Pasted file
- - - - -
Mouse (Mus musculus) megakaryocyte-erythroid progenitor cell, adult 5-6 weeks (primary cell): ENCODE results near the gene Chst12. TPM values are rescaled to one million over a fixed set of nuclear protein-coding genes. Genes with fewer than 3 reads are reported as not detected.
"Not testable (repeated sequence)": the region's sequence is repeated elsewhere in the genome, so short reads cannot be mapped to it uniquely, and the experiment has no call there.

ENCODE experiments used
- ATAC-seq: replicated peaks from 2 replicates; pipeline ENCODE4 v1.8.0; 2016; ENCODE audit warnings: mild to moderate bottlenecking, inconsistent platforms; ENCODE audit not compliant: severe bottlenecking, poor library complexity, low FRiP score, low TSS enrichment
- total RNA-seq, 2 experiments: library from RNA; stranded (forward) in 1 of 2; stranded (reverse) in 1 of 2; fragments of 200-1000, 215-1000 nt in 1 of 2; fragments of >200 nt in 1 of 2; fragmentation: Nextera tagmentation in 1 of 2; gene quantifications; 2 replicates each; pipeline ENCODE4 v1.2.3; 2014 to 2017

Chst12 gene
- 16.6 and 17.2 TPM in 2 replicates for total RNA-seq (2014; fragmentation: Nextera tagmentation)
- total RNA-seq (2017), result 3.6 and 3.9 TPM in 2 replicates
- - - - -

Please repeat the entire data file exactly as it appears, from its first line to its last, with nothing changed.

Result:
Mouse (Mus musculus) megakaryocyte-erythroid progenitor cell, adult 5-6 weeks (primary cell): ENCODE results near the gene Chst12. TPM values are rescaled to one million over a fixed set of nuclear protein-coding genes. Genes with fewer than 3 reads are reported as not detected.
"Not testable (repeated sequence)": the region's sequence is repeated elsewhere in the genome, so short reads cannot be mapped to it uniquely, and the experiment has no call there.

ENCODE experiments used
- ATAC-seq: replicated peaks from 2 replicates; pipeline ENCODE4 v1.8.0; 2016; ENCODE audit warnings: mild to moderate bottlenecking, inconsistent platforms; ENCODE audit not compliant: severe bottlenecking, poor library complexity, low FRiP score, low TSS enrichment
- total RNA-seq, 2 experiments: library from RNA; stranded (forward) in 1 of 2; stranded (reverse) in 1 of 2; fragments of 200-1000, 215-1000 nt in 1 of 2; fragments of >200 nt in 1 of 2; fragmentation: Nextera tagmentation in 1 of 2; gene quantifications; 2 replicates each; pipeline ENCODE4 v1.2.3; 2014 to 2017

Chst12 gene
- 16.6 and 17.2 TPM in 2 replicates for total RNA-seq (2014; fragmentation: Nextera tagmentation)
- total RNA-seq (2017), result 3.6 and 3.9 TPM in 2 replicates